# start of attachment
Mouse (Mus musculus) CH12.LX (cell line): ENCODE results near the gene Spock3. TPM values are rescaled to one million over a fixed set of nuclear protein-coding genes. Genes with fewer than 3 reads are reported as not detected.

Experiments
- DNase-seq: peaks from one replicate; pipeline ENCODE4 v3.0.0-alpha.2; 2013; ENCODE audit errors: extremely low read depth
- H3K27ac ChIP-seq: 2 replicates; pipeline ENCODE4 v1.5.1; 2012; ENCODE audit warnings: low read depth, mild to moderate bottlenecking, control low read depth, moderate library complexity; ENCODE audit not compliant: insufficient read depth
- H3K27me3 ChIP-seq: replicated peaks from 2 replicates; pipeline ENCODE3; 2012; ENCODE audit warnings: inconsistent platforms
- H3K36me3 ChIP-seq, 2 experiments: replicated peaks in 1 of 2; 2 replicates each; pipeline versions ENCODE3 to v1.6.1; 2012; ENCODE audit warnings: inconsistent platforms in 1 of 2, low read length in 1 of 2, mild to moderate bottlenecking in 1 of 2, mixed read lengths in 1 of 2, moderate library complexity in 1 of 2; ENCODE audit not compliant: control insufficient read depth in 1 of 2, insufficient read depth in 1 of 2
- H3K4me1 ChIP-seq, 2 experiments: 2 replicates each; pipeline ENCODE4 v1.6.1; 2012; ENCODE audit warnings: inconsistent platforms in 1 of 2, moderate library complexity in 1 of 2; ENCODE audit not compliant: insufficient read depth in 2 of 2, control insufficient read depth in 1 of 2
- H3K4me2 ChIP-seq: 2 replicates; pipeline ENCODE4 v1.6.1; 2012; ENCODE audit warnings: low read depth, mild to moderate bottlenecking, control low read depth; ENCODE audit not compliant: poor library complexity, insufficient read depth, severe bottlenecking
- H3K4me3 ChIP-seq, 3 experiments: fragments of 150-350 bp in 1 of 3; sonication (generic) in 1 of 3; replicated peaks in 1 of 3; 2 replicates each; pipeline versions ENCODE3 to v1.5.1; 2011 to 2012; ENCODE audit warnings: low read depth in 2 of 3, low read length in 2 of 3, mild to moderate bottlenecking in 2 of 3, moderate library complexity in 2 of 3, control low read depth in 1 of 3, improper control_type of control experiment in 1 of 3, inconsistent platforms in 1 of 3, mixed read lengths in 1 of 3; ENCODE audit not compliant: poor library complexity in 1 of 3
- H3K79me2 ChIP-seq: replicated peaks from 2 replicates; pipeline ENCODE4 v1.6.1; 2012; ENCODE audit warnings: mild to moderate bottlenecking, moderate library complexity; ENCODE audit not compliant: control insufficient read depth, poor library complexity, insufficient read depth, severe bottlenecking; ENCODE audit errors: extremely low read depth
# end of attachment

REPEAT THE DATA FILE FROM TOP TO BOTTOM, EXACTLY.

Mouse (Mus musculus) CH12.LX (cell line): ENCODE results near the gene Spock3. TPM values are rescaled to one million over a fixed set of nuclear protein-coding genes. Genes with fewer than 3 reads are reported as not detected.

Experiments
- DNase-seq: peaks from one replicate; pipeline ENCODE4 v3.0.0-alpha.2; 2013; ENCODE audit errors: extremely low read depth
- H3K27ac ChIP-seq: 2 replicates; pipeline ENCODE4 v1.5.1; 2012; ENCODE audit warnings: low read depth, mild to moderate bottlenecking, control low read depth, moderate library complexity; ENCODE audit not compliant: insufficient read depth
- H3K27me3 ChIP-seq: replicated peaks from 2 replicates; pipeline ENCODE3; 2012; ENCODE audit warnings: inconsistent platforms
- H3K36me3 ChIP-seq, 2 experiments: replicated peaks in 1 of 2; 2 replicates each; pipeline versions ENCODE3 to v1.6.1; 2012; ENCODE audit warnings: inconsistent platforms in 1 of 2, low read length in 1 of 2, mild to moderate bottlenecking in 1 of 2, mixed read lengths in 1 of 2, moderate library complexity in 1 of 2; ENCODE audit not compliant: control insufficient read depth in 1 of 2, insufficient read depth in 1 of 2
- H3K4me1 ChIP-seq, 2 experiments: 2 replicates each; pipeline ENCODE4 v1.6.1; 2012; ENCODE audit warnings: inconsistent platforms in 1 of 2, moderate library complexity in 1 of 2; ENCODE audit not compliant: insufficient read depth in 2 of 2, control insufficient read depth in 1 of 2
- H3K4me2 ChIP-seq: 2 replicates; pipeline ENCODE4 v1.6.1; 2012; ENCODE audit warnings: low read depth, mild to moderate bottlenecking, control low read depth; ENCODE audit not compliant: poor library complexity, insufficient read depth, severe bottlenecking
- H3K4me3 ChIP-seq, 3 experiments: fragments of 150-350 bp in 1 of 3; sonication (generic) in 1 of 3; replicated peaks in 1 of 3; 2 replicates each; pipeline versions ENCODE3 to v1.5.1; 2011 to 2012; ENCODE audit warnings: low read depth in 2 of 3, low read length in 2 of 3, mild to moderate bottlenecking in 2 of 3, moderate library complexity in 2 of 3, control low read depth in 1 of 3, improper control_type of control experiment in 1 of 3, inconsistent platforms in 1 of 3, mixed read lengths in 1 of 3; ENCODE audit not compliant: poor library complexity in 1 of 3
- H3K79me2 ChIP-seq: replicated peaks from 2 replicates; pipeline ENCODE4 v1.6.1; 2012; ENCODE audit warnings: mild to moderate bottlenecking, moderate library complexity; ENCODE audit not compliant: control insufficient read depth, poor library complexity, insufficient read depth, severe bottlenecking; ENCODE audit errors: extremely low read depth